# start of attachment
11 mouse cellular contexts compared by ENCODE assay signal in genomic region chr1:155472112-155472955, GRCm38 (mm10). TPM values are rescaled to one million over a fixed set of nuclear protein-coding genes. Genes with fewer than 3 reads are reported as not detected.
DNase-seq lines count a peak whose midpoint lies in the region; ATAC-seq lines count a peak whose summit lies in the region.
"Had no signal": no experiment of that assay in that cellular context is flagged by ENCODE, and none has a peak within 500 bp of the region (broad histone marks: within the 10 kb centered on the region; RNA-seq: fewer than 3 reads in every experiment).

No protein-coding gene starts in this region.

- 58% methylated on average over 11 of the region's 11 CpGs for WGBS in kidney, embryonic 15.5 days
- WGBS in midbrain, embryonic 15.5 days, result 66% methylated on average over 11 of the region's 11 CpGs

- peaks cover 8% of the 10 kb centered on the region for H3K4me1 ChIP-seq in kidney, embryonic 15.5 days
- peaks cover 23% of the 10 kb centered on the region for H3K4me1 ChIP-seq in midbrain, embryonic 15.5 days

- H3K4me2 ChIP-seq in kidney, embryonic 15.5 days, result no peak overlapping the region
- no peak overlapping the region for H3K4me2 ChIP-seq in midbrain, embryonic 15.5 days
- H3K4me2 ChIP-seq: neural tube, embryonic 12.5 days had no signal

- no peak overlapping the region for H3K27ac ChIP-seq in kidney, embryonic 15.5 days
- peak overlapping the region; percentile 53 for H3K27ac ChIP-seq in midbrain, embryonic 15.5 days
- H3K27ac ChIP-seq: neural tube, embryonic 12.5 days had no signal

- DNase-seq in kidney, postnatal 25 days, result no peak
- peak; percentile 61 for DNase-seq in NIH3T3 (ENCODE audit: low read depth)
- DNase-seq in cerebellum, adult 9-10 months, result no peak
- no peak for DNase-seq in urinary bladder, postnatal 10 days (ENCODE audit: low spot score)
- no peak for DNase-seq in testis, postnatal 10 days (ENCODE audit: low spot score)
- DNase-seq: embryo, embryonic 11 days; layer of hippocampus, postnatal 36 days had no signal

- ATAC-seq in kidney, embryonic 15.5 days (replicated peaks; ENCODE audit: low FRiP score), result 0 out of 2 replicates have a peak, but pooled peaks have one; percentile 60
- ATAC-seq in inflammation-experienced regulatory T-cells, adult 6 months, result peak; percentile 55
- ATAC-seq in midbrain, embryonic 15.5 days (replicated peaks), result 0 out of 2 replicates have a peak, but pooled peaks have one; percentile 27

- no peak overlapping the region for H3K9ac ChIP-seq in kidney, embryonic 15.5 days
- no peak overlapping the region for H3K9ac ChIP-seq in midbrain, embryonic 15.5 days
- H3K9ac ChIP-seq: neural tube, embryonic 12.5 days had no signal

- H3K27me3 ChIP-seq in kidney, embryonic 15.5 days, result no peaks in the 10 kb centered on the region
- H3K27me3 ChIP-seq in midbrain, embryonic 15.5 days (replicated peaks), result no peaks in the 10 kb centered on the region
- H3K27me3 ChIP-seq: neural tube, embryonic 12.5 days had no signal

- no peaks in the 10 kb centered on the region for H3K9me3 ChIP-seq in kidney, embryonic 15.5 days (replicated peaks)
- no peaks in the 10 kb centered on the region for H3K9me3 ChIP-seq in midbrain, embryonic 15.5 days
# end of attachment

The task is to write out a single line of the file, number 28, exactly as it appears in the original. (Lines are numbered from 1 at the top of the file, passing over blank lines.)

- H3K27me3 ChIP-seq in midbrain, embryonic 15.5 days (replicated peaks), result no peaks in the 10 kb centered on the region